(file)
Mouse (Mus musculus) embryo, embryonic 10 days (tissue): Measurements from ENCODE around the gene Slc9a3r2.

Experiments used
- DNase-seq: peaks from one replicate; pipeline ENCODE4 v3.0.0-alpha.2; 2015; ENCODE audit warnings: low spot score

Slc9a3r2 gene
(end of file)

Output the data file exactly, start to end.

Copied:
Mouse (Mus musculus) embryo, embryonic 10 days (tissue): Measurements from ENCODE around the gene Slc9a3r2.

Experiments used
- DNase-seq: peaks from one replicate; pipeline ENCODE4 v3.0.0-alpha.2; 2015; ENCODE audit warnings: low spot score

Slc9a3r2 gene